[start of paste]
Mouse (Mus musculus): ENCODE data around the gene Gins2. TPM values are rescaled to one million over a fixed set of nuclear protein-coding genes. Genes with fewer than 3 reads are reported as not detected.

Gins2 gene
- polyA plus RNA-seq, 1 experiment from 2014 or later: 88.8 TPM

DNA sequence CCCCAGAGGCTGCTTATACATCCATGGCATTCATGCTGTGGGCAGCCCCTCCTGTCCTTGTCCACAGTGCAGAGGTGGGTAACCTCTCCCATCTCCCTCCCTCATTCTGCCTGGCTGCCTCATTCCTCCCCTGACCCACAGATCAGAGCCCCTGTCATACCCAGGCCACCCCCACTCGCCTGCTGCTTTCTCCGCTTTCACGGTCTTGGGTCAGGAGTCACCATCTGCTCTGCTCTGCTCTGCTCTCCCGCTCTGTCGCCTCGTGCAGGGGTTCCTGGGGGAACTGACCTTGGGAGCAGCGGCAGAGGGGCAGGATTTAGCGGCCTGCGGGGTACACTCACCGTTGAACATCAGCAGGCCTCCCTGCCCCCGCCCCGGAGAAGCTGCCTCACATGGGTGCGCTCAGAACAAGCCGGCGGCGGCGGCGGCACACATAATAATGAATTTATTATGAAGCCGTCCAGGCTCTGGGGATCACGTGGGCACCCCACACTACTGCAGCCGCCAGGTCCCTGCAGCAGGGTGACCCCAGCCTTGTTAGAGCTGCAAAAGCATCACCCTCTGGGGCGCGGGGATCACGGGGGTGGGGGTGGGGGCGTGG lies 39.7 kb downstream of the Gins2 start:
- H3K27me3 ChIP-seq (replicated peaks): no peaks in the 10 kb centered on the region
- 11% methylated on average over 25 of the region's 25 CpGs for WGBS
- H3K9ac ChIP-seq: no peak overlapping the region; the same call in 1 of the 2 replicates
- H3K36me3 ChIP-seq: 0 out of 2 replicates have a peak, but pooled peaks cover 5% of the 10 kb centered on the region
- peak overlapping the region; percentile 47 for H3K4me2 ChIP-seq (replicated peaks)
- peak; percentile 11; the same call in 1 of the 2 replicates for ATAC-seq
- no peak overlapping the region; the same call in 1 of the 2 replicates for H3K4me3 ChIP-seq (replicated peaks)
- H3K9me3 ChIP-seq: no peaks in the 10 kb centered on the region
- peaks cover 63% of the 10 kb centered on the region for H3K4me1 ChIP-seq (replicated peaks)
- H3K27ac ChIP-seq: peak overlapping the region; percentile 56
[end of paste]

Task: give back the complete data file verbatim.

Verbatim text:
Mouse (Mus musculus): ENCODE data around the gene Gins2. TPM values are rescaled to one million over a fixed set of nuclear protein-coding genes. Genes with fewer than 3 reads are reported as not detected.

Gins2 gene
- polyA plus RNA-seq, 1 experiment from 2014 or later: 88.8 TPM

DNA sequence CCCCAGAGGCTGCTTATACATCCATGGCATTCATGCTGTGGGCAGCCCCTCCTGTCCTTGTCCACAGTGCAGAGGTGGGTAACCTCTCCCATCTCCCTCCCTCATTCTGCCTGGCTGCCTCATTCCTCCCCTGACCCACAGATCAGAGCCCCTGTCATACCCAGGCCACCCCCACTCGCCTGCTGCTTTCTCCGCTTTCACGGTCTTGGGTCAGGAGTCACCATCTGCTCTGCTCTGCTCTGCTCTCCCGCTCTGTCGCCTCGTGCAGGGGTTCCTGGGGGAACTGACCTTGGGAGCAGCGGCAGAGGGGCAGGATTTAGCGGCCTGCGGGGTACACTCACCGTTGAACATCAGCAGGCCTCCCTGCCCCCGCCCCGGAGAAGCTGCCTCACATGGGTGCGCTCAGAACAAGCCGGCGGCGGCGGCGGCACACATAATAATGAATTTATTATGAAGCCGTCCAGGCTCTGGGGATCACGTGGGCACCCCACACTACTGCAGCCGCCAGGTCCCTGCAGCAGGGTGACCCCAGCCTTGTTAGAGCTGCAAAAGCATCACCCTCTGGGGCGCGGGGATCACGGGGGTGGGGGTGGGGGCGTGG lies 39.7 kb downstream of the Gins2 start:
- H3K27me3 ChIP-seq (replicated peaks): no peaks in the 10 kb centered on the region
- 11% methylated on average over 25 of the region's 25 CpGs for WGBS
- H3K9ac ChIP-seq: no peak overlapping the region; the same call in 1 of the 2 replicates
- H3K36me3 ChIP-seq: 0 out of 2 replicates have a peak, but pooled peaks cover 5% of the 10 kb centered on the region
- peak overlapping the region; percentile 47 for H3K4me2 ChIP-seq (replicated peaks)
- peak; percentile 11; the same call in 1 of the 2 replicates for ATAC-seq
- no peak overlapping the region; the same call in 1 of the 2 replicates for H3K4me3 ChIP-seq (replicated peaks)
- H3K9me3 ChIP-seq: no peaks in the 10 kb centered on the region
- peaks cover 63% of the 10 kb centered on the region for H3K4me1 ChIP-seq (replicated peaks)
- H3K27ac ChIP-seq: peak overlapping the region; percentile 56